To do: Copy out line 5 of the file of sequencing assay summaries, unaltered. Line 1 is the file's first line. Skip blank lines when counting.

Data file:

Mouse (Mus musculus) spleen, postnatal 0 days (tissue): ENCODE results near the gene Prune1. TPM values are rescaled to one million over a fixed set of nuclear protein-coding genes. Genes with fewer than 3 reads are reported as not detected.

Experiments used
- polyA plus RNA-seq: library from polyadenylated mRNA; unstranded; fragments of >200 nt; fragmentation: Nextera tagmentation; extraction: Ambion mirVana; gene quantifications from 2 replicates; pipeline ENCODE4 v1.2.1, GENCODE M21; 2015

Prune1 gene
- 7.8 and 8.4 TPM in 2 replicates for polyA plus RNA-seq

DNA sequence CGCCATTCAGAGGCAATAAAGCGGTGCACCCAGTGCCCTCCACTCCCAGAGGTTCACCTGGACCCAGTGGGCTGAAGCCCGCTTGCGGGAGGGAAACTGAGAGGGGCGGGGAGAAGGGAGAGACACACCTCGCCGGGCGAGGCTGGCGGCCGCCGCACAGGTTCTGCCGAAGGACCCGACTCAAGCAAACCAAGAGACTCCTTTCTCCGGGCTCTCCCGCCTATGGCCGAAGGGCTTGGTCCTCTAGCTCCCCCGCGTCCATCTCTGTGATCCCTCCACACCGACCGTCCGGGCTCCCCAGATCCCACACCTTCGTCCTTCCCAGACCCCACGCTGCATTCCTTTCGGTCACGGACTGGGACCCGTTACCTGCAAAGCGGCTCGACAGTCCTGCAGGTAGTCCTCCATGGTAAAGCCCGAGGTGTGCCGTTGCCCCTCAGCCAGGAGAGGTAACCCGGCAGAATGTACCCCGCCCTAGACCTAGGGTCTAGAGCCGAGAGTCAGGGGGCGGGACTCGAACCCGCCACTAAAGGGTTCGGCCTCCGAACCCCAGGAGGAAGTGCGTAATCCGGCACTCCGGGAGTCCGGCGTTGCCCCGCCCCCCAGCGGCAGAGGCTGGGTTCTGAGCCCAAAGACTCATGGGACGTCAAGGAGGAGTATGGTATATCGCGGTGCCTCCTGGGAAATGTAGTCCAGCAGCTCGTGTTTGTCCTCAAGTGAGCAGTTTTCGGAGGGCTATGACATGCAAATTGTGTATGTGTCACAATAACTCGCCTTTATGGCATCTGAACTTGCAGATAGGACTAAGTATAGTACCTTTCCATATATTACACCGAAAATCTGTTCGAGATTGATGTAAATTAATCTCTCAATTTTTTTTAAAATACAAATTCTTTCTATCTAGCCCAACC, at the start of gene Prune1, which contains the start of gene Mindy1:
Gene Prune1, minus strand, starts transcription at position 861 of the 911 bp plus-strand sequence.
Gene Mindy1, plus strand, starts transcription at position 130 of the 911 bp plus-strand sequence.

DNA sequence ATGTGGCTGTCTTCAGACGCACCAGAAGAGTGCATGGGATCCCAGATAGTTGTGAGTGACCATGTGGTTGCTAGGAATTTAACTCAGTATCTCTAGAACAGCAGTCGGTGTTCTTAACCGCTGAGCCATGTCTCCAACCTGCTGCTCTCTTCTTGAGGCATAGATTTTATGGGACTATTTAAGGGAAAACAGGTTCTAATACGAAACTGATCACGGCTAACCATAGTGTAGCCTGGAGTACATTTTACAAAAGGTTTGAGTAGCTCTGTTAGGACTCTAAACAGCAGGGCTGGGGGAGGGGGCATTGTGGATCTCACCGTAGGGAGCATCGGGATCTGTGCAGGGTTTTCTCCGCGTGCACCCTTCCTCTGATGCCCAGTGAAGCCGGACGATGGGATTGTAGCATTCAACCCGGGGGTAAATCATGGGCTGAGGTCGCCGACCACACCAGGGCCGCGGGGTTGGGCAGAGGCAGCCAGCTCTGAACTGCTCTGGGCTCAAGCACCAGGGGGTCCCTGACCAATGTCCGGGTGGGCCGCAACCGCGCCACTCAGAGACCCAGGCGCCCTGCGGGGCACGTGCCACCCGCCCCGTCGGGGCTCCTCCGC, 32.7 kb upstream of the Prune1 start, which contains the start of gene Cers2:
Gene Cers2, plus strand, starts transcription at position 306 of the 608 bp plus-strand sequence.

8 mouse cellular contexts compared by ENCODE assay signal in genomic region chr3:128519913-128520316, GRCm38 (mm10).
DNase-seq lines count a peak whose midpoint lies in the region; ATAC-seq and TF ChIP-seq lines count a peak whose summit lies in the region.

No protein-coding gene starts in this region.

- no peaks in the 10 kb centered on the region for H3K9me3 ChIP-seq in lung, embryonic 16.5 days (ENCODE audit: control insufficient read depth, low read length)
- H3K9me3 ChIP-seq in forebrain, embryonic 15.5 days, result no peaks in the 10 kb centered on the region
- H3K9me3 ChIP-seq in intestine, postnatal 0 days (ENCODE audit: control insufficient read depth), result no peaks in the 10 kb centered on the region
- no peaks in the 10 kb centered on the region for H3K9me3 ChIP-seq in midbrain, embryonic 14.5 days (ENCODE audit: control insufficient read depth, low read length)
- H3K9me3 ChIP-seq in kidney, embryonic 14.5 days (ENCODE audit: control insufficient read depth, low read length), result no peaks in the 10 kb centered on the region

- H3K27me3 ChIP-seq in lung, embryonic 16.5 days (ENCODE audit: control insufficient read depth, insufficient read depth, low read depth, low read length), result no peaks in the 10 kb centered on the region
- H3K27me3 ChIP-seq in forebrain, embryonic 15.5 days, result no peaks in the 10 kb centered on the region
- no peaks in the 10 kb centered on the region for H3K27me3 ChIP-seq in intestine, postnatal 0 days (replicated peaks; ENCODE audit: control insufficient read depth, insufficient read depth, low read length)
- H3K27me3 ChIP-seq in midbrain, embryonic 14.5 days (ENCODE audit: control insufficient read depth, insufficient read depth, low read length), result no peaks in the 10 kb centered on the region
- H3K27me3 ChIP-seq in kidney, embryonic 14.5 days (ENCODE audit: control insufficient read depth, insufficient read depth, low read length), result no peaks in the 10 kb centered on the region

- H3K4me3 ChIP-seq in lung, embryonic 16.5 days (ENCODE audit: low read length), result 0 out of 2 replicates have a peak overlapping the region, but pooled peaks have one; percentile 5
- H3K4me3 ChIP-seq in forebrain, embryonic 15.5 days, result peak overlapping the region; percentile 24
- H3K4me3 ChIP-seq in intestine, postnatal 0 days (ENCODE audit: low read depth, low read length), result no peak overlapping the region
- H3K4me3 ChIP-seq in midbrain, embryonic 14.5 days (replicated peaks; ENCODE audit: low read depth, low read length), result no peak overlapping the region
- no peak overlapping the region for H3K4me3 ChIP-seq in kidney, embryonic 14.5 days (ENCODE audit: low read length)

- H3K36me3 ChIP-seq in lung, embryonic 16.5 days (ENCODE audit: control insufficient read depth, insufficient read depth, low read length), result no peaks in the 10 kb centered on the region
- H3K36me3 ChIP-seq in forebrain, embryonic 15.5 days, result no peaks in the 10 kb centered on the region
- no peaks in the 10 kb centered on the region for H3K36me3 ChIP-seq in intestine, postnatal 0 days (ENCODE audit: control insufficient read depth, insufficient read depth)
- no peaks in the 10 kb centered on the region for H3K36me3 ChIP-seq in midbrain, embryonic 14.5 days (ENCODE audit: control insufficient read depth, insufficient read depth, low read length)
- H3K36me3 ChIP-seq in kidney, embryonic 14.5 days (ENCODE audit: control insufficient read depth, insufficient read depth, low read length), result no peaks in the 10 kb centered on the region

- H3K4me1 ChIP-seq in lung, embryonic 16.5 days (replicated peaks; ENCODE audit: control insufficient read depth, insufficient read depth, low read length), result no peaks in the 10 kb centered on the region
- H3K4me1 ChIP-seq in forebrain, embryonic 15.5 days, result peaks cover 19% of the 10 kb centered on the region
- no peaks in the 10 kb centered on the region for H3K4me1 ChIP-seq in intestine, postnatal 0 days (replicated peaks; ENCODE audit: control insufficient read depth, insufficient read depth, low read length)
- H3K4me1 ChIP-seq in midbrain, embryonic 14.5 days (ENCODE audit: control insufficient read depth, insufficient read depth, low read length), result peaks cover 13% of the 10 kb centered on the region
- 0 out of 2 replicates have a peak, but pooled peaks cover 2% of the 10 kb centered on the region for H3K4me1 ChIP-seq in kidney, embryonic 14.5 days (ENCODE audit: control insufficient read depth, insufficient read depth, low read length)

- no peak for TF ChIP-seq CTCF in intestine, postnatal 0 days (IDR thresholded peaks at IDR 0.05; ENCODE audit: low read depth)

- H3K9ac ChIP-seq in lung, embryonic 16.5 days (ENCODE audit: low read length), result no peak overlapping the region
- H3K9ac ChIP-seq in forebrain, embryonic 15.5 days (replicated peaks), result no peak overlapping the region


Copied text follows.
- 7.8 and 8.4 TPM in 2 replicates for polyA plus RNA-seq